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Got me a smartwatch -- Moto 360


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#1 OFFLINE   securitybreach

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Posted 08 September 2015 - 06:53 PM

Yesterday, I ran across the older Moto 360 for $120 so I bought one. I have only messed with it some but I think I like it. I know the new one is coming out soon but this is much more affordable for me right now and supposedly the new one doesn't offer that much more over the older model.

Here are the specs:

Quote

1.56" LCD display; 320 x 290 pixels; 205ppi; Corning Gorilla Glass 3
TI OMAP 3 Processor/chipset
512MB RAM
4GB of built-in storage
320mAh battery rated at a full day of mixed use
Qi wireless charging with bundled cradle
46mm in diameter; 11.5mm thick
Stainless steel case with IP67 rating
Bluetooth 4.0 LE connectivity
Dual-microphone setup for voice commands
Built-in optical heart rate monitor and pedometer
Android Wear 5.1.1 with Google Now integration

Here are some physical shots:

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Photo of the charging dock:

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To turn the screen on, simply flip your wrist and it comes on.  Most of the actions are voice controlled but there are also swiping functions and you can also use it as a remote to play music or take pictures from your phone. Neat little device. :thumbsup:
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#2 OFFLINE   securitybreach

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Posted 08 September 2015 - 06:56 PM

These are screenshots from the actual watch, including the watch faces at the bottom:

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#3 OFFLINE   securitybreach

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Posted 08 September 2015 - 07:17 PM

There is also an app on the play store called Facer (1.99) that lets you design your own watch faces with thousands to premade ones to choose from.  That is how I got most of those watch faces but the Play store has hundreds to choose from as well. I also have like 20 more watch screens but the ones above are my favorites, so far anyway.
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#4 OFFLINE   ebrke

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Posted 08 September 2015 - 08:00 PM

Interesting, Josh. Thanks for the review.
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#5 OFFLINE   abarbarian

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Posted 09 September 2015 - 09:00 AM

Cool watch. Doubt if I would have a use for such a thing. Love the different faces and the smart recharge thingy. Looks like a pretty conventional watch which is much better than some of the smart watches around. :breakfast:
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#6 OFFLINE   securitybreach

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Posted 09 September 2015 - 09:07 AM

View Postabarbarian, on 09 September 2015 - 09:00 AM, said:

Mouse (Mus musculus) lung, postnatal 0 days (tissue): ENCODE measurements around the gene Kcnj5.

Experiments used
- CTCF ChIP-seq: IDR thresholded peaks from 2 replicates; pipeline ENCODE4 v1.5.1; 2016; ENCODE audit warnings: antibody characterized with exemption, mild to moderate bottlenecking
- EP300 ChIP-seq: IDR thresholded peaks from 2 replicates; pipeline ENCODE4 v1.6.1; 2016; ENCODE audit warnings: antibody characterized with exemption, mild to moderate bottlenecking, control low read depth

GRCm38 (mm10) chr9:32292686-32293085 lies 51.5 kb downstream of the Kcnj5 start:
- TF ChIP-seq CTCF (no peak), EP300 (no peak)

Cool watch. Doubt if I would have a use for such a thing. Love the different faces and the smart recharge thingy. Looks like a pretty conventional watch which is much better than some of the smart watches around. :breakfast:

Well having notifications, texts, emails, etc. on your wrist is really convenient. I kind of disagree about the looks as most smart watches look like normal watches to me. Now if your referring to the square ones, I have several dumb watches that are square.

Plus those are just the free watch faces... I have about 20 on standby (wishlist) when I get some money to spend...
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#7 OFFLINE   abarbarian

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Posted 09 September 2015 - 09:33 AM

I have only ever seen squarish smart watches in adverts till today. I can see they might be useful to modern folk but as I do not have a smart phone and have not needed or worn a watch for twenty years or so they would be of no use to me.

Last watch I had was a Swatch, black rubbery type strap with a black body , black face and black hands. In fact thinking about it it was entirely black. Oh and it was waterproof too and light as a feather. :breakfast:
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#8 OFFLINE   securitybreach

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Posted 09 September 2015 - 09:34 AM

Yeah, it would be completely useless without a smartphone..
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#9 OFFLINE   ebrke

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Posted 09 September 2015 - 01:44 PM

View Postsecuritybreach, on 09 September 2015 - 09:07 AM, said:

Well having notifications, texts, emails, etc. on your wrist is really convenient.
Only if you're under 60 and have good eyesight! :whistling:
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#10 OFFLINE   securitybreach

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Posted 09 September 2015 - 02:38 PM

View Postebrke, on 09 September 2015 - 01:44 PM, said:

View Postsecuritybreach, on 09 September 2015 - 09:07 AM, said:

Well having notifications, texts, emails, etc. on your wrist is really convenient.
Only if you're under 60 and have good eyesight! :whistling:

Well they do have ways of fixing the eyesight issues and it's becoming a lot more affordable... http://www.lasik.com/
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"Do you begin to see, then, what kind of world we are creating? It is the exact opposite of the stupid hedonistic Utopias that the old reformers imagined. A world of fear and treachery and torment, a world of trampling and being trampled upon, a world which will grow not less but more merciless as it refines itself. Progress in our world will be progress toward more pain." -George Orwell, 1984

#11 OFFLINE   abarbarian

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Posted 11 September 2015 - 05:02 AM

View Postsecuritybreach, on 09 September 2015 - 02:38 PM, said:

View Postebrke, on 09 September 2015 - 01:44 PM, said:

View Postsecuritybreach, on 09 September 2015 - 09:07 AM, said:

Well having notifications, texts, emails, etc. on your wrist is really convenient.
Only if you're under 60 and have good eyesight! :whistling:

Well they do have ways of fixing the eyesight issues and it's becoming a lot more affordable... http://www.lasik.com/